How "church" is done begins to reflect this. Rather than the gospel being fully present in the life of the church, there is an emphasis on validating people in their sin, encouraging them with false hopes of God's love and approval. Rather than evangelism unto salvation, there is a focus on community outreach that has everything to do with 'getting them to come to our church.' Anything to swell our numbers, our presence, our selves.
How do we protect our churches from spoiling the gospel with a rotting message that tickles the ears of dead men? How do we know what we are doing is good? Ultimately it is a question of what authority we are appealing to.
Everyone has an authority, who is yours?
"Then Jesus told his disciples, “If anyone would come after me, let him deny himself and take up his cross and follow me. For whoever would save his life will lose it, but whoever loses his life for my sake will find it. For what will it profit a man if he gains the whole world and forfeits his soul? Or what shall a man give in return for his soul?"
As Jesus speaks to His disciples, there is an unmistakable reality that they may (and in fact did) face the physical death that following Jesus may lead to. Whatever "following Jesus" means, the prerequisites for it are to "Deny yourself" and "Take up your cross". As this is before the crucifixion, what it would mean to the disciples is to lay aside your own desires for what you want in comfort and success and join the death march. The cost of discipleship is no mere nodding of a head to Jesus, it is a commitment that pervades every area of our life due to its worth. This is why Jesus immediately follows the statement up with "whoever loses his life for my sake will find it." There is no living that is valuable if it is not lived (or lost) for Christ's sake.
So, after seeing the prerequisites, what does it mean when Jesus says, "Follow Me"?
Denying self-will. Replacing those self-desires with those which God has for us. Conducting our faith and our life by His order and direction, rather than ours.
If this means even losing our very lives, so be it. We have a Christ who has given us hope beyond the grave.
Some verses that help remind:
"Whoever does not take his cross and follow me is not worthy of me."
"Now great crowds accompanied him, and he turned and said to them, “If anyone comes to me and does not hate his own father and mother and wife and children and brothers and sisters, yes, and even his own life, he cannot be my disciple. Whoever does not bear his own cross and come after me cannot be my disciple. For which of you, desiring to build a tower, does not first sit down and count the cost, whether he has enough to complete it? Otherwise, when he has laid a foundation and is not able to finish, all who see it begin to mock him, saying, ‘This man began to build and was not able to finish.’ Or what king, going out to encounter another king in war, will not sit down first and deliberate whether he is able with ten thousand to meet him who comes against him with twenty thousand? And if not, while the other is yet a great way off, he sends a delegation and asks for terms of peace. So therefore, any one of you who does not renounce all that he has cannot be my disciple."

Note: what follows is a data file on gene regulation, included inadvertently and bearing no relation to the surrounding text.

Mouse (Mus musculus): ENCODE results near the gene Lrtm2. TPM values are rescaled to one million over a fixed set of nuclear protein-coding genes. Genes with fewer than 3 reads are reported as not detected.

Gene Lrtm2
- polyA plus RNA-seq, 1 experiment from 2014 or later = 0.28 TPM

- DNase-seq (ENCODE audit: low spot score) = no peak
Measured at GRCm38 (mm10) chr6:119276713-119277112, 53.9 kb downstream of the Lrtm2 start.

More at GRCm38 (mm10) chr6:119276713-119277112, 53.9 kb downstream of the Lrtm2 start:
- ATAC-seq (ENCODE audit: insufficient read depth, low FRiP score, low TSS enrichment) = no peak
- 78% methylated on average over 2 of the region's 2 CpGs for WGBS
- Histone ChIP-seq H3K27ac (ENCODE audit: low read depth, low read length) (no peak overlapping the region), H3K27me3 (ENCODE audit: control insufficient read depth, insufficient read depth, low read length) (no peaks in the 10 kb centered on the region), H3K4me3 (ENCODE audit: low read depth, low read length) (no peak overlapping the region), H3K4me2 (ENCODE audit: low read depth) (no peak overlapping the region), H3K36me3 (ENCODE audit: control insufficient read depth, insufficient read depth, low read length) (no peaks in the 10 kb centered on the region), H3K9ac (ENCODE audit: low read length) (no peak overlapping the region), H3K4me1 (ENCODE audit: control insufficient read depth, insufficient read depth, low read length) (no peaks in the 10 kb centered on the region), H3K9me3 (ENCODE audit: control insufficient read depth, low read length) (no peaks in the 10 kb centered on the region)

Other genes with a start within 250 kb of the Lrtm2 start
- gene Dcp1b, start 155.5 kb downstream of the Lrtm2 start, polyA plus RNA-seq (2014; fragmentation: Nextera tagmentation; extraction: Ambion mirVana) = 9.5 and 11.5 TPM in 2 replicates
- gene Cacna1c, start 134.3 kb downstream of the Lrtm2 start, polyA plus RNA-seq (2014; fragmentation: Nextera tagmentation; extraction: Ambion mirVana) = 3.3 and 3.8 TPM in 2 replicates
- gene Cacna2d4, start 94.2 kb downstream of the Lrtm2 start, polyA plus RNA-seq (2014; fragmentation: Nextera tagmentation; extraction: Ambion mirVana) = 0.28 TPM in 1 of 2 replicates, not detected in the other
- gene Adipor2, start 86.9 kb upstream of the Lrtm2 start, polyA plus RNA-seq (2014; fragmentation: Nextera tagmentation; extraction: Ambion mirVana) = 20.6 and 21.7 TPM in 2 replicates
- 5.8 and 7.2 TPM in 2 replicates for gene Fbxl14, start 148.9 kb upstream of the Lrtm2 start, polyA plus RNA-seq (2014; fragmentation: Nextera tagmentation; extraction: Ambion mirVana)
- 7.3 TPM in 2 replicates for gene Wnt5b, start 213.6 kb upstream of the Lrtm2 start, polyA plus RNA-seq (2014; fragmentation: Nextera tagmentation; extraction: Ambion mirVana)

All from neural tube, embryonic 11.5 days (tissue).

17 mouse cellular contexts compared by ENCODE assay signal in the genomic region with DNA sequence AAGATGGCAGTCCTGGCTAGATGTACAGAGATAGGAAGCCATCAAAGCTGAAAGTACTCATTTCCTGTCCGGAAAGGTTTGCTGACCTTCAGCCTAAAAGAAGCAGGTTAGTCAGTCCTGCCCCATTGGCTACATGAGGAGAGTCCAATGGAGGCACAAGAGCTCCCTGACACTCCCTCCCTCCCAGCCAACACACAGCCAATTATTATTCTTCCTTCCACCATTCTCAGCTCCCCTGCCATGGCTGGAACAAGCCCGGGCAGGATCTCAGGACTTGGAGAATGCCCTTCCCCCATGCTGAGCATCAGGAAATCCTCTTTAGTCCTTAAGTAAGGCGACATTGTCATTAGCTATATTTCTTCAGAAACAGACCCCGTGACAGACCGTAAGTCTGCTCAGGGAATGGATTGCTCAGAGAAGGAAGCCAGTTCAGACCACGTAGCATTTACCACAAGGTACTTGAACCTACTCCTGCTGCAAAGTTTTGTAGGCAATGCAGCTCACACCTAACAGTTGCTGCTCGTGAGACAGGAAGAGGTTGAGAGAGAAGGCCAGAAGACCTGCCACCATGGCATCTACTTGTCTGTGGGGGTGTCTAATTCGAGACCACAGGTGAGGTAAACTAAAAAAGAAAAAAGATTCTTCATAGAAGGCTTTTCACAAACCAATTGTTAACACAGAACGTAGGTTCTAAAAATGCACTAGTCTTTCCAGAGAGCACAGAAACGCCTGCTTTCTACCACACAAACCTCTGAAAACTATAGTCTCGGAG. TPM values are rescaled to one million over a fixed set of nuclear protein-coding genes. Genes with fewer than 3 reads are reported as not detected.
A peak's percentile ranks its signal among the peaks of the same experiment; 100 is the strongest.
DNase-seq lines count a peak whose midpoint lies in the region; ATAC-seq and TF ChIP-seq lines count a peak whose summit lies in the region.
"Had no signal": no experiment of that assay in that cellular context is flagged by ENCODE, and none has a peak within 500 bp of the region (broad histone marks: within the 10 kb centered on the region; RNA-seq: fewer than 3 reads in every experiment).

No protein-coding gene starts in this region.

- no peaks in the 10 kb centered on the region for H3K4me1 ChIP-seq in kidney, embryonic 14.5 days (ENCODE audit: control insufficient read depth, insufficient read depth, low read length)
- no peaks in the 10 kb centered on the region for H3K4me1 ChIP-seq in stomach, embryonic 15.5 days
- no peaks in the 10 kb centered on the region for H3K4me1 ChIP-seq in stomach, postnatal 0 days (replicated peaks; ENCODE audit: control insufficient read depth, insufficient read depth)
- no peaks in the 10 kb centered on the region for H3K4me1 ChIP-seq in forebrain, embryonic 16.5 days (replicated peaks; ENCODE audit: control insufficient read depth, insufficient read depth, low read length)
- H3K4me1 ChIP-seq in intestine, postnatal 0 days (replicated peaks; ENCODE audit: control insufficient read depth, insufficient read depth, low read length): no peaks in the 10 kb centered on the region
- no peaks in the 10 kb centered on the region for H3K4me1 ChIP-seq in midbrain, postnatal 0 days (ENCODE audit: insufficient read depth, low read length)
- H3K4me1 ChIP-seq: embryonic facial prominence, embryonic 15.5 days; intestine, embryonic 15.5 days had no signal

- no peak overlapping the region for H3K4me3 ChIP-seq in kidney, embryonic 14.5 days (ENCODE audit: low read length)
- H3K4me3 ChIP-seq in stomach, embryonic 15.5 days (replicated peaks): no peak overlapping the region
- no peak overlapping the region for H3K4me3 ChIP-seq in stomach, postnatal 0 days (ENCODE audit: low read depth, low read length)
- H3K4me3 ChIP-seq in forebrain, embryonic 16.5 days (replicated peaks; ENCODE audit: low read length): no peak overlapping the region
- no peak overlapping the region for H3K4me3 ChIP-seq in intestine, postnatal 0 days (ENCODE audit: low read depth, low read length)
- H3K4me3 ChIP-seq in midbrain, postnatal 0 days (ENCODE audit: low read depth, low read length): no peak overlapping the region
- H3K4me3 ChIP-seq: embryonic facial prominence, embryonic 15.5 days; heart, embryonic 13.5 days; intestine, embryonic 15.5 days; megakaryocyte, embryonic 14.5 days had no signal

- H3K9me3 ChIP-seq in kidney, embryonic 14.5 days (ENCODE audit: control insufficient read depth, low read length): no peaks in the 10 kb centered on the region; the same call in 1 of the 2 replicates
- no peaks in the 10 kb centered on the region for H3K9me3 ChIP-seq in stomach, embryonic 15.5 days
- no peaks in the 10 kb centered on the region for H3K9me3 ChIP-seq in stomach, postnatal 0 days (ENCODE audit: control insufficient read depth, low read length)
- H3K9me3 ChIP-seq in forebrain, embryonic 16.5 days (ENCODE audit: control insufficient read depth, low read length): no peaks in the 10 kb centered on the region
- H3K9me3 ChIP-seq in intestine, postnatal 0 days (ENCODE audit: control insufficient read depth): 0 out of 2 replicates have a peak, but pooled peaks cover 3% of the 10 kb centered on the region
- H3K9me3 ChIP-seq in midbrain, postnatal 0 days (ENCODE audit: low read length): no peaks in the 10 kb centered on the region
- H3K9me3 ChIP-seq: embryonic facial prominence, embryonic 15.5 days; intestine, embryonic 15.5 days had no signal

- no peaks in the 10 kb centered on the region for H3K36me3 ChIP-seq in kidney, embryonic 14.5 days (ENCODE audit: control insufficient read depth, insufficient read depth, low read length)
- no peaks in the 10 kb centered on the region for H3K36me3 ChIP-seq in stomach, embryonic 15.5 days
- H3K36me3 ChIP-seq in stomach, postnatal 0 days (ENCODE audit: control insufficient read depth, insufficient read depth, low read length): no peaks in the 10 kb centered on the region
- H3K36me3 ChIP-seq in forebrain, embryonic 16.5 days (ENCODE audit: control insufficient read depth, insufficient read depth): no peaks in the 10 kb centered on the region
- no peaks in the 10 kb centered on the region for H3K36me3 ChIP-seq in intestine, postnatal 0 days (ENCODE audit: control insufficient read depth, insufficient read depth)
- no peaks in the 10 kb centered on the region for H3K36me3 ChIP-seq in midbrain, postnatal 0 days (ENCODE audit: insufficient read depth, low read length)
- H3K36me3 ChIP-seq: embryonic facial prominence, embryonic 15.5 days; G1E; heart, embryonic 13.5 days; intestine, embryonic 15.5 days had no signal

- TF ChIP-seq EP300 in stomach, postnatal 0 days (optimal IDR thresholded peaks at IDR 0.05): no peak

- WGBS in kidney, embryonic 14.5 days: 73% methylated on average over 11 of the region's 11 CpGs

Does this mean selling everything and living in a hole somewhere? No.
It means learning from Jesus (the root meaning of "disciple") and holding everything, even your own life, with and open hand. Proclaiming the gospel may cost you your family, your reputation, your children, your spouse, your comfort, or your life. Is it worth it?
The answer, is "yes, it is worth it". Because what value is having the entire world, yet losing your soul?
Following Christ sounds hard only if we are valuing ourselves above Him. In reality, living selfishly is the hardest life that there is as you will find yourself wrestling against God. Christ even promised how wonderful it is to follow Him in contrast to the difficulty life is against Him in Matthew 11:27-30
"All things have been handed over to me by my Father, and no one knows the Son except the Father, and no one knows the Father except the Son and anyone to whom the Son chooses to reveal him. Come to me, all who labor and are heavy laden, and I will give you rest. Take my yoke upon you, and learn from me, for I am gentle and lowly in heart, and you will find rest for your souls. For my yoke is easy, and my burden is light.”